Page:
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A credit card number is composed of several parts: the issuer identification number (IIN), the individual account number, and the check digit. The IIN is the first six digits of the credit card number, and it identifies the issuer of the card. The individual account number is usually up to 12 digits long, and it identifies the specific cardholder account. The check digit is the last digit of the credit card number, and it helps to verify that the credit card number is valid.
The Length of a Credit Card Number
Most credit card numbers are 16 digits long. The number is displayed in four groups of four digits, separated by dashes, like this: 1234-5678-9012-3456. Some credit card companies use a slightly different format, with four groups of four digits separated by spaces, like this: 1234 5678 9012 3456.
The last four digits of the credit card number are the “check digit.” The check digit is used to verify that the credit card number is genuine. To calculate the check digit, multiply eachdigit in the number by 2, starting with the first digit (the right-most digit). If any of the products are two digits long (i.e., greater than 9), add the digits together to get a single-digit number (this is called “reducing” a two-digit number to a single digit). Add all of these numbers together. The last digit of this sum is the check digit.
So, if our example credit card number is 1234 5678 9012 3456, we would calculate the check digit like this:
1 2 3 4 5 6 7 8 9 0 1 2 3 4 5 6
2 (1+2) 4 (3+4) 6 (5+6) 8 (7+8) 0 (9+0) 2 (1+2) 4 (3+4) 6 = 70
7 + 0 = 7
Therefore, the check digit must be 7.
The Number of Digits in a Credit Card Number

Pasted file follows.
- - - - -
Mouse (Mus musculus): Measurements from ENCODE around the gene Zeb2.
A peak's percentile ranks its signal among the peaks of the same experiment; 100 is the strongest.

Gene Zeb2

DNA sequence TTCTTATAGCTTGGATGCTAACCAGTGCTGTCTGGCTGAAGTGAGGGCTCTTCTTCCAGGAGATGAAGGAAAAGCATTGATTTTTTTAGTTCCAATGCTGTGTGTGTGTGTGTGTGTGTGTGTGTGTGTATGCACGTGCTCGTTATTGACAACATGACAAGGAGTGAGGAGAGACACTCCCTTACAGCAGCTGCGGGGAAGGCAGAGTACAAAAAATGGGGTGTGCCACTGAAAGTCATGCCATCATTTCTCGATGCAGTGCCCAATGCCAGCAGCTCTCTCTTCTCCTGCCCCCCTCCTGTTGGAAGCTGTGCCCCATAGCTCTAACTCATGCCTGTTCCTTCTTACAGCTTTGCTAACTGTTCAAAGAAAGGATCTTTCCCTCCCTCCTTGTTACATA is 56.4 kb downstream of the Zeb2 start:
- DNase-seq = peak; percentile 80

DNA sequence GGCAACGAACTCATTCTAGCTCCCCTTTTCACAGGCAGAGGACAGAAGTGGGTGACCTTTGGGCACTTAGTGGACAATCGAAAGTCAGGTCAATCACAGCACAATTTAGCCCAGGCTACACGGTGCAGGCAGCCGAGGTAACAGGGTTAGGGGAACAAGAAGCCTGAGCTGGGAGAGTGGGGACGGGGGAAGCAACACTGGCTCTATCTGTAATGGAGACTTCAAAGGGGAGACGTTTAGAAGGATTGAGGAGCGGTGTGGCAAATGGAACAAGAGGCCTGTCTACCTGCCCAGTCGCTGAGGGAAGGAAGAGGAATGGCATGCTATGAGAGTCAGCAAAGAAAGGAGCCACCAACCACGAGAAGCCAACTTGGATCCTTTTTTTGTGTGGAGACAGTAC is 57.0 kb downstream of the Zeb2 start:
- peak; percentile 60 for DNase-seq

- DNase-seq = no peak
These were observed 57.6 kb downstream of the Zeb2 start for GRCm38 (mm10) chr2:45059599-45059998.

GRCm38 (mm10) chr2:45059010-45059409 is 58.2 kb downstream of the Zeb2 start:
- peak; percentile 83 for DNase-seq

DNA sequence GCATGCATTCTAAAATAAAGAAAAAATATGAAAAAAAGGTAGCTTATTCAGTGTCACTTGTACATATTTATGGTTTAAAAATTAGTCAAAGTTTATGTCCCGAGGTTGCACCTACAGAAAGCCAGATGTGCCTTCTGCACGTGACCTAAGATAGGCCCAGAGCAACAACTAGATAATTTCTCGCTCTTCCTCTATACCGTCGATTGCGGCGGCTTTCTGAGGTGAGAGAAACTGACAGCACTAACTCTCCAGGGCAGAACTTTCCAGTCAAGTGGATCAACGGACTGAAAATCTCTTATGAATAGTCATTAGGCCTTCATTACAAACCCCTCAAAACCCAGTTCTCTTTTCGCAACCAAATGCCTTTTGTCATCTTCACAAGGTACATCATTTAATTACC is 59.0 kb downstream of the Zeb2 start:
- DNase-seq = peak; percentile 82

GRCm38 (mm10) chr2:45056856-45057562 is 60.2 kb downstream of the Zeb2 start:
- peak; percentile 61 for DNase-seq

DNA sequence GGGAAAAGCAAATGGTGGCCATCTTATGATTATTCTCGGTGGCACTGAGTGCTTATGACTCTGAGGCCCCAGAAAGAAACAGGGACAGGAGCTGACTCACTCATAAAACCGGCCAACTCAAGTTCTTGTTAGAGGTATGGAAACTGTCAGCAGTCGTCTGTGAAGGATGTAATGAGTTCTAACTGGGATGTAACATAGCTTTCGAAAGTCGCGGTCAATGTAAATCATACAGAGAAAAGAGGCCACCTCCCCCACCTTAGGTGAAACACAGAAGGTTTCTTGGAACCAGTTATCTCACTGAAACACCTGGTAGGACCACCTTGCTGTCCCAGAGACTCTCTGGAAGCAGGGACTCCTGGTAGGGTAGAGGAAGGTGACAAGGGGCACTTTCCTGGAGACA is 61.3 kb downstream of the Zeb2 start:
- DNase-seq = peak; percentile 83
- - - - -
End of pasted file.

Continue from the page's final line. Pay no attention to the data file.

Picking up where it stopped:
The number of digits in a credit card number can vary depending on the type of card. The table below outlines how many digits are in each type of credit card.
Type of Credit CardNumber of Digits
The Check Digit in a Credit Card Number
American Express, Discover, MasterCard, and Visa all use the following algorithm to generate the check digit. The final digit of a credit card number is the check digit. The check digit is generated by adding together the digits of the credit card number starting with the right-most digit and moving to the left. Starting from this sum, take every seconddigit (counting from right to left) and add these digits together. For example, for a MasterCard number 4485 0320 9095 5 Twist it around so that it’s 5995 0304 8458 4
Start at the rightmost digit and add every other digit to it: 5 + 0 + 0 + 9 + 3 + 8 = 25
Now take this sum (25) and add all of *its* digits together: 2 + 5 = 7
This final sum (7) is your check digit! So your full credit card number should be 4485 0320 9095 5 7
From personal experience, I would say that the average credit card has between 16 and 20 numbers. However, there are some credit cards that have as few as 12 numbers and some that have as many as 22. The number of digits in a credit card depends on the issuing bank and the type of credit card.